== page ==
US & Canada

US Supreme Court questions bias in 'gay wedding cake' case

David Mullins (left) and Charlie Craig wanted a wedding cake to celebrate their planned marriage. Image copyright Getty Images
Image caption David Mullins (left) and Charlie Craig wanted a wedding cake to celebrate their planned marriage

The US Supreme Court appeared divided after hearing heated arguments in the case of a Colorado baker who refused to make a wedding cake for a gay couple.

Baker Jack Phillips turned away David Mullins and Charlie Craig in making such a cake in 2012, saying it was against his Christian belief.

A legal battle ensued, with Colorado's court finding that the baker's actions represented unlawful discrimination.

The baker says this violates his rights to religious freedom and free speech.

Justice Anthony Kennedy, a conservative who sided with liberal judges in the landmark 2015 decision legalising same-sex marriage, questioned whether the state's civil rights commission ruling against the baker was biased against religion.

"Tolerance is essential in a free society," he said on Tuesday. "Tolerance is most meaningful when it's mutual."

Justice Kennedy, a strong advocate for free speech rights, added that the ruling had "neither been tolerant nor respectful of Mr Phillips's religious beliefs".

But he also raised concerns about whether ruling in favour of the baker would lead to more discrimination against the gay community during the extended 80-minute hearing.

The liberal judges appeared to echo Justice Kennedy's question.

"Where is the line?" Justice Stephen G Breyer asked. "That is what everyone is trying to get at."

The case is considered one of the most high profile in the conservative-majority court's ninth-month term.

How did the case come around?

In July 2012, Mr Mullins and Mr Craig went to Mr Phillips's Masterpiece Cakeshop in Lakewood, near Denver, to order a cake for a party to celebrate their planned marriage in Massachusetts later that year.

But Mr Phillips refused, saying it was his "standard business practice not to provide cakes for same-sex weddings".

Instead, he offered them other products, including birthday cakes and biscuits.

The couple later filed a successful complaint with the Colorado Civil Rights Commission.

Image copyright Reuters

Colorado bans businesses from discriminating against customers based on race and sexual orientation.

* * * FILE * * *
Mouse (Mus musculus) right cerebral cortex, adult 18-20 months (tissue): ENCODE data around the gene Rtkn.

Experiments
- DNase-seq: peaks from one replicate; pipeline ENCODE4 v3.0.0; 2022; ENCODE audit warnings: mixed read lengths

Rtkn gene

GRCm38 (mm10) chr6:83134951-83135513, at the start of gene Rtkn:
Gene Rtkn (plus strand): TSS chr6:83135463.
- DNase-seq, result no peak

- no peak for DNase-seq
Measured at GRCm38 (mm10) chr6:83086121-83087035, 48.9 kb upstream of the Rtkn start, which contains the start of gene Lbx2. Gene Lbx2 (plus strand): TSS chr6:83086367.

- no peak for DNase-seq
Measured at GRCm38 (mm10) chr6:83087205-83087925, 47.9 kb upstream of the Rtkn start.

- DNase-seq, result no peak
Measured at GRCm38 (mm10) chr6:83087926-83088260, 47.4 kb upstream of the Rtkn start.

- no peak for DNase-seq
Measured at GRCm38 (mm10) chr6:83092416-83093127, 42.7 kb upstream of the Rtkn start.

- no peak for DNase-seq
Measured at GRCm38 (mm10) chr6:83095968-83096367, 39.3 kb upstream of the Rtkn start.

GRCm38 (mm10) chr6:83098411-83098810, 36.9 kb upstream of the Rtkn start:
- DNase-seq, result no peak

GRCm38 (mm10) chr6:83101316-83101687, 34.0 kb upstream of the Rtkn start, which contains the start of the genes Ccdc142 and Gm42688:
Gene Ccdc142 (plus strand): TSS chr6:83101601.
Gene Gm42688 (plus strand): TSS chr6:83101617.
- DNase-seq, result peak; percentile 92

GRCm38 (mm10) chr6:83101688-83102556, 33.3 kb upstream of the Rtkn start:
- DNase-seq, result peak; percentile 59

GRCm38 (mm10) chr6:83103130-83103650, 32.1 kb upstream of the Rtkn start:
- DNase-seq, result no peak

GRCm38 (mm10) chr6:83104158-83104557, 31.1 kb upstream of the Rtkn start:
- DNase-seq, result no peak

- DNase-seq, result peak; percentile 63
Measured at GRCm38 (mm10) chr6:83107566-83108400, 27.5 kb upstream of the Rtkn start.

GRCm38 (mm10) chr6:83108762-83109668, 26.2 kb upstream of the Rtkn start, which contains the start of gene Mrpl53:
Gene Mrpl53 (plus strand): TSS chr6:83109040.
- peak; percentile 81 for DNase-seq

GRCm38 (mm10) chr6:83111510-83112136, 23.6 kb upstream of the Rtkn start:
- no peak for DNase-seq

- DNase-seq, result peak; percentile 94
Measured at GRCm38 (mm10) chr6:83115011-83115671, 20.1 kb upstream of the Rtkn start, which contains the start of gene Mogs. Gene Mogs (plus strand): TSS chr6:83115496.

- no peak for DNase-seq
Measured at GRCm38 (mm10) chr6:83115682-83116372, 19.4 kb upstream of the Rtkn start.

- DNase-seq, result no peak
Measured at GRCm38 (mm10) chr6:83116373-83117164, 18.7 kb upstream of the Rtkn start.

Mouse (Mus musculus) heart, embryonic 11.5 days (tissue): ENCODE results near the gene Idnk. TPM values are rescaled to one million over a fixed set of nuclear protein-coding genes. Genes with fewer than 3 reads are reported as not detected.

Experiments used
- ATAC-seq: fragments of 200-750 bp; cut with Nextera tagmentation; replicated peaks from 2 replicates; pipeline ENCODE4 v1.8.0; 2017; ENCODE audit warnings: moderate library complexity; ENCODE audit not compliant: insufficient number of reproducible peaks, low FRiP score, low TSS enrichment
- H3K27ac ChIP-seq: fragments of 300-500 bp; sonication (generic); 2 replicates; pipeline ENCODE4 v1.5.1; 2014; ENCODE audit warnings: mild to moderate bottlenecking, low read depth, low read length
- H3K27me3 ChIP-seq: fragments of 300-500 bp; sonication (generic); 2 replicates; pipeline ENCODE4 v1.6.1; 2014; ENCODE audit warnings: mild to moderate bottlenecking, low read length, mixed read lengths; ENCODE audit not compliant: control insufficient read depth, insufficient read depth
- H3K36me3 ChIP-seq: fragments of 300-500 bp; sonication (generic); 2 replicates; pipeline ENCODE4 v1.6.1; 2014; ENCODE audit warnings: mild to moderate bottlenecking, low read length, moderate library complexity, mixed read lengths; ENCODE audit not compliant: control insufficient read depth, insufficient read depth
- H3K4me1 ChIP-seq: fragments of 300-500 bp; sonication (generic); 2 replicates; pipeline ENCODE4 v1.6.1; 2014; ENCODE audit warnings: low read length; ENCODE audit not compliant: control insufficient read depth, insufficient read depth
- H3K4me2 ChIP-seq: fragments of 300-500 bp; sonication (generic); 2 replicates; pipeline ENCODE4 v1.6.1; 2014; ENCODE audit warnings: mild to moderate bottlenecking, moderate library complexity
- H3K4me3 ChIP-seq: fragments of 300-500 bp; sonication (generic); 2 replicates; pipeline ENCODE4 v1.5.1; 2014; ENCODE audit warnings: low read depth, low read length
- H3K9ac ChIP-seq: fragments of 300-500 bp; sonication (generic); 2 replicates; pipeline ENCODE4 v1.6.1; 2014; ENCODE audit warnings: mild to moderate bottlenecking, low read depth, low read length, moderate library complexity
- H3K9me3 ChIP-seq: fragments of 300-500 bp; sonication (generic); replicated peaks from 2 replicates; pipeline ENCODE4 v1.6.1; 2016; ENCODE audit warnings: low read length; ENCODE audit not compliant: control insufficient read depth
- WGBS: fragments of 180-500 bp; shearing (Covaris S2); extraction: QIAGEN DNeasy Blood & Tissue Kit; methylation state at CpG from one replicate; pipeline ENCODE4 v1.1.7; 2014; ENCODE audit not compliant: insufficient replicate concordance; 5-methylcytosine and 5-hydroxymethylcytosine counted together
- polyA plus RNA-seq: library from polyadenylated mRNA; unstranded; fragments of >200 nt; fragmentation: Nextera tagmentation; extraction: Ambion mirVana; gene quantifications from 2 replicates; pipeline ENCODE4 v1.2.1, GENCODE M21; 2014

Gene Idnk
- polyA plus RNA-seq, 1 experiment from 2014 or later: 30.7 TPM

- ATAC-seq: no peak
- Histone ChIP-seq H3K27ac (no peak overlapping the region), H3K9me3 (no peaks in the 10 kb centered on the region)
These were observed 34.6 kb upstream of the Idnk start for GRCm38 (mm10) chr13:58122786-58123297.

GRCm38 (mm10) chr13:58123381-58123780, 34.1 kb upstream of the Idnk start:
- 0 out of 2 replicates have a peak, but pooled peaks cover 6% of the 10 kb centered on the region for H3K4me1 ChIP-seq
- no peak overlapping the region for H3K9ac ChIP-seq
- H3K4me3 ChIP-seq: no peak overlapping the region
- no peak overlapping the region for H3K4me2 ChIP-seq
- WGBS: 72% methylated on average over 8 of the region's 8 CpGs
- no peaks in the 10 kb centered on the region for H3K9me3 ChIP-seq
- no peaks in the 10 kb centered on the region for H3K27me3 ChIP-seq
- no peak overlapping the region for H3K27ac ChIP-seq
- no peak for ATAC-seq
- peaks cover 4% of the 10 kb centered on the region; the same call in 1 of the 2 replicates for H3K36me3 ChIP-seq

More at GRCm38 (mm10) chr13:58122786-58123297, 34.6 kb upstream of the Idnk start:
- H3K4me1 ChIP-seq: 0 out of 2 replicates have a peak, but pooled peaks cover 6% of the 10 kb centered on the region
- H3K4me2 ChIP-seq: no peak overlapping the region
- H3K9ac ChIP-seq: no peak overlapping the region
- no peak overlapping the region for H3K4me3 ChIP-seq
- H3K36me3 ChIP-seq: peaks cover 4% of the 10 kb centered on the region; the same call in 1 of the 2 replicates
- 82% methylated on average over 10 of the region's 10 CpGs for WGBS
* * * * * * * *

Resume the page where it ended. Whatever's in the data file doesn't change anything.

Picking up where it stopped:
In 2015, Colorado's appeals court upheld the decision, with the state's supreme court later denying review of the case.

What are the baker's arguments?

Mr Phillips decided to take the case - known as Masterpiece Cakeshop v Colorado Civil Rights Commission - to the US Supreme Court.

He argues that his cakes are artistic endeavours, and therefore guarantees of freedom of speech and expression in the US constitution protect him from being forced to make creations that express a message he opposes.

His lawyers also say that he did not violate public accommodation laws that ban discrimination because he did not throw the gay couple out of the shop outright and refuse to serve them.

Image copyright Reuters
Image caption Jack Phillips has temporarily stopped making wedding cakes

Mr Phillips is represented by Alliance Defending Freedom - a conservative Christian legal group.

The American Civil Liberties Union (ACLU) represents Mr Mullins and Mr Craig.

What ramifications could this have?

A verdict in favour of Mr Phillips could open the door for a number of businesses to invoke religious beliefs and refuse certain services to gay couples.

Legal experts say that businesses could use the case to say they have a similar right to turn way, for instance, interracial couples if this clashes with their religious beliefs.

ACLU lawyer Louise Melling said opposition lawyers were "asking for a constitutional right to discriminate".

"This is not a case about a cake," she told Reuters. "It is a case about a very radical proposition."

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